A Tribute to the Jewish American Songwriting Duo Who Helped the Medicine Go Down

I will wager that you know many of the Sherman Brothers’ songs. And I will also wager that you love many of the Sherman Brothers’ songs.
June 19, 2024
Robert and Jeffrey Sherman Photo Credit Jeffrey Sherman

I love Jewish American stories, and last month, a light dimmed on one of the brightest Jewish Americans to ever contribute to this country, and inarguably, the world. 

Richard Sherman, who, with his late brother, Robert (1925-2012), wrote some of the most beloved music for motion pictures the world has ever known, died in Beverly Hills at age 95. 

I will wager that you know many of the Sherman Brothers’ songs. And I will also wager that you love many of the Sherman Brothers’ songs. Award-winning composer John Williams has rightly described their work as “what we recognize as the American sound.”

That’s because they wrote over 200 classic songs, in particular, for the Walt Disney Company (and several theme parks), including the scores for “Mary Poppins,” “The Sword in the Stone,” “The Jungle Book,” “Winnie the Pooh,” “The Aristocats” and many more. 

After Disney died in 1966, “Dick” and “Bob,” as they were known, also wrote the songs for classics such as “Chitty Chitty Bang Bang” and Hanna/Barbera’s 1973 adaptation of “Charlotte’s Web.” The duo created more film song scores than any other songwriting team in the history of film. 

We, Jews, are an undeniably intellectual people. And while we may relish in sharing news about the latest Jewish Nobel Prize winner, or the latest contribution by a visionary entrepreneur or inventor, we are, at our core, a people of heart. And nothing enters the heart deeper than a truly resonant piece of music. This helps explain why many Jews may not be able to name the most famous Jewish Nobel laureates, but know nearly all the words to “Supercalifragilisticexpialidocious” from the 1964 classic “Mary Poppins” by heart. 

Like many, I believe that the Sherman Brothers were geniuses, whether as lyricists or composers. Their work possessed a rare combination of magic and method; a blink-and-you’ll-miss-it sunshine (Richard) tempered with a slower complexity (Robert) that delighted the child in the grownup and the grownup in the child.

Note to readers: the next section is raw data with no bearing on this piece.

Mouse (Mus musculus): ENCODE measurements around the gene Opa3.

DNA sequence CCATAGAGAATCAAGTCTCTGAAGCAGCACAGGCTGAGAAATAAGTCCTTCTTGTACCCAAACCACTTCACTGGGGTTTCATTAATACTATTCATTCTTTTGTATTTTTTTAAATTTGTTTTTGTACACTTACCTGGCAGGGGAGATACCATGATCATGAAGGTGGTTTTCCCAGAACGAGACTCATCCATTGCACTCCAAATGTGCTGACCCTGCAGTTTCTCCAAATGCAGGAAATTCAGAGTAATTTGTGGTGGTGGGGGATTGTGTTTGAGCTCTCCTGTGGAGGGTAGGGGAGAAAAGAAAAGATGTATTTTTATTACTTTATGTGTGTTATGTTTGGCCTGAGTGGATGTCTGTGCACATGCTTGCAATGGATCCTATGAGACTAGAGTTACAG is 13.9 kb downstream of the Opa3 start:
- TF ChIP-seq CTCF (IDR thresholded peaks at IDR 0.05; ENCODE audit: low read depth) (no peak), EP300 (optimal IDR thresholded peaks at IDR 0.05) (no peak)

In contemplating this magical, yet methodical genius, consider the somber, yet whimsical playfulness of “Feed the Birds” from “Mary Poppins”: “Though her words are simple and few/Listen, listen/She’s calling to you/Feed the birds, tuppence a bag/Tuppence, tuppence, tuppence a bag.”

“Feed the Birds” was Walt Disney’s favorite song of the hundreds that The Sherman Brothers wrote and produced for him. In fact, Richard’s son, Gregg, told me that at the end of a long work week, on late Friday afternoons, Disney would ask “The Boys” to enter his office on the lot. And, in near Humphrey Bogart-Dooley Wilson fashion, Disney would simply declare, “Play it.” Robert and Richard knew Disney wanted to hear “Feed the Birds.”

Other Sherman Brothers’ songs are even more global. In some ways, “It’s a Small World,” their beloved song written for Disney’s exhibit at the 1964 World’s Fair, can be heard as an anthem for Jewish peoplehood — the kind of peoplehood that inspires a tattooed Argentinian Jew to notice a Star of David necklace and hug a tattooed American Jew as they discover one another at the summit of a Himalayan mountain. “People think it’s a novelty; it’s a prayer for peace,” Richard once remarked about the song.

The Sherman Brothers’ music was particularly meaningful to me after my family and I escaped Iran in the late 1980s. “Mary Poppins” and my favorite film with a Sherman Brothers’ score, “Charlotte’s Web,” were among my first introductions to America and the great American songbook, as heard through motion pictures. In hindsight, Richard and Robert’s music offered me a softer landing as I struggled to find my place in the painfully unknown new reality of my early years in this country.